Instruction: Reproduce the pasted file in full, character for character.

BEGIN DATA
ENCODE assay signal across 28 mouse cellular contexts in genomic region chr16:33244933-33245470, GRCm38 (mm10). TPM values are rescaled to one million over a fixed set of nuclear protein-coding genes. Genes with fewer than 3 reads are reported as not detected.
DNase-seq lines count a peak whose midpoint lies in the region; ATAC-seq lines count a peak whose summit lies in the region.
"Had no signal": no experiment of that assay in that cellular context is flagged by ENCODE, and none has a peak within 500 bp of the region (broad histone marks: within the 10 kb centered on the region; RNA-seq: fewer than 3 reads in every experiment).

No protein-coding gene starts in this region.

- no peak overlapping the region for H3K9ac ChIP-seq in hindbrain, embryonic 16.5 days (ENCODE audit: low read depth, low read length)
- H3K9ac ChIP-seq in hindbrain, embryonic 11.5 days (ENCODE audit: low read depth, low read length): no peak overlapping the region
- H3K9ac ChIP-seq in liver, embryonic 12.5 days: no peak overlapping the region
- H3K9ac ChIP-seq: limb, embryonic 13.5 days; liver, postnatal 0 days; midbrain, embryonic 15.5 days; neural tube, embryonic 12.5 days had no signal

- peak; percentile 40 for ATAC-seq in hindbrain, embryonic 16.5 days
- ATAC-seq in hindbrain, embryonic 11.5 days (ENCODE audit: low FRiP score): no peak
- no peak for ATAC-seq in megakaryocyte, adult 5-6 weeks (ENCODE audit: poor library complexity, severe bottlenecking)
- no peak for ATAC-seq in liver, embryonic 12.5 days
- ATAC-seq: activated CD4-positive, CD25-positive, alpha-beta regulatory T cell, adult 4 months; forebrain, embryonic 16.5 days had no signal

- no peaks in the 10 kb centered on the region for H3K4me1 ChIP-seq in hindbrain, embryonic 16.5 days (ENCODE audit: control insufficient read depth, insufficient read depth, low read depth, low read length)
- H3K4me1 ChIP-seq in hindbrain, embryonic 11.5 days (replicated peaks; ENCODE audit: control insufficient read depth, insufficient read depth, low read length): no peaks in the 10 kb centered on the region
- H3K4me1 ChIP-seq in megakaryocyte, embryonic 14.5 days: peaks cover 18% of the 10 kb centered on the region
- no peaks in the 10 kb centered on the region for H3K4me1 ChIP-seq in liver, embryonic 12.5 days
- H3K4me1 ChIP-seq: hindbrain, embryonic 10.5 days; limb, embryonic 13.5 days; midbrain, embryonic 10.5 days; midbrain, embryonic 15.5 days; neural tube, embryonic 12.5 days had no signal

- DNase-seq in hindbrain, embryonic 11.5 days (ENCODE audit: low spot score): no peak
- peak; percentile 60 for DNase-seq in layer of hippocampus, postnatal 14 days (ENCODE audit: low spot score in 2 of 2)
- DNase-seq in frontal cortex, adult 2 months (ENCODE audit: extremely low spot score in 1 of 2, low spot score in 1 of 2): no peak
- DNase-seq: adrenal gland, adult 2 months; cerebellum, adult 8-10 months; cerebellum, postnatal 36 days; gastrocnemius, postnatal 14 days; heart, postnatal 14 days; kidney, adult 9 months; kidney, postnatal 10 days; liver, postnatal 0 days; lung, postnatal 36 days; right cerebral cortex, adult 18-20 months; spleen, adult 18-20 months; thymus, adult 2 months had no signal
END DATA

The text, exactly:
ENCODE assay signal across 28 mouse cellular contexts in genomic region chr16:33244933-33245470, GRCm38 (mm10). TPM values are rescaled to one million over a fixed set of nuclear protein-coding genes. Genes with fewer than 3 reads are reported as not detected.
DNase-seq lines count a peak whose midpoint lies in the region; ATAC-seq lines count a peak whose summit lies in the region.
"Had no signal": no experiment of that assay in that cellular context is flagged by ENCODE, and none has a peak within 500 bp of the region (broad histone marks: within the 10 kb centered on the region; RNA-seq: fewer than 3 reads in every experiment).

No protein-coding gene starts in this region.

- no peak overlapping the region for H3K9ac ChIP-seq in hindbrain, embryonic 16.5 days (ENCODE audit: low read depth, low read length)
- H3K9ac ChIP-seq in hindbrain, embryonic 11.5 days (ENCODE audit: low read depth, low read length): no peak overlapping the region
- H3K9ac ChIP-seq in liver, embryonic 12.5 days: no peak overlapping the region
- H3K9ac ChIP-seq: limb, embryonic 13.5 days; liver, postnatal 0 days; midbrain, embryonic 15.5 days; neural tube, embryonic 12.5 days had no signal

- peak; percentile 40 for ATAC-seq in hindbrain, embryonic 16.5 days
- ATAC-seq in hindbrain, embryonic 11.5 days (ENCODE audit: low FRiP score): no peak
- no peak for ATAC-seq in megakaryocyte, adult 5-6 weeks (ENCODE audit: poor library complexity, severe bottlenecking)
- no peak for ATAC-seq in liver, embryonic 12.5 days
- ATAC-seq: activated CD4-positive, CD25-positive, alpha-beta regulatory T cell, adult 4 months; forebrain, embryonic 16.5 days had no signal

- no peaks in the 10 kb centered on the region for H3K4me1 ChIP-seq in hindbrain, embryonic 16.5 days (ENCODE audit: control insufficient read depth, insufficient read depth, low read depth, low read length)
- H3K4me1 ChIP-seq in hindbrain, embryonic 11.5 days (replicated peaks; ENCODE audit: control insufficient read depth, insufficient read depth, low read length): no peaks in the 10 kb centered on the region
- H3K4me1 ChIP-seq in megakaryocyte, embryonic 14.5 days: peaks cover 18% of the 10 kb centered on the region
- no peaks in the 10 kb centered on the region for H3K4me1 ChIP-seq in liver, embryonic 12.5 days
- H3K4me1 ChIP-seq: hindbrain, embryonic 10.5 days; limb, embryonic 13.5 days; midbrain, embryonic 10.5 days; midbrain, embryonic 15.5 days; neural tube, embryonic 12.5 days had no signal

- DNase-seq in hindbrain, embryonic 11.5 days (ENCODE audit: low spot score): no peak
- peak; percentile 60 for DNase-seq in layer of hippocampus, postnatal 14 days (ENCODE audit: low spot score in 2 of 2)
- DNase-seq in frontal cortex, adult 2 months (ENCODE audit: extremely low spot score in 1 of 2, low spot score in 1 of 2): no peak
- DNase-seq: adrenal gland, adult 2 months; cerebellum, adult 8-10 months; cerebellum, postnatal 36 days; gastrocnemius, postnatal 14 days; heart, postnatal 14 days; kidney, adult 9 months; kidney, postnatal 10 days; liver, postnatal 0 days; lung, postnatal 36 days; right cerebral cortex, adult 18-20 months; spleen, adult 18-20 months; thymus, adult 2 months had no signal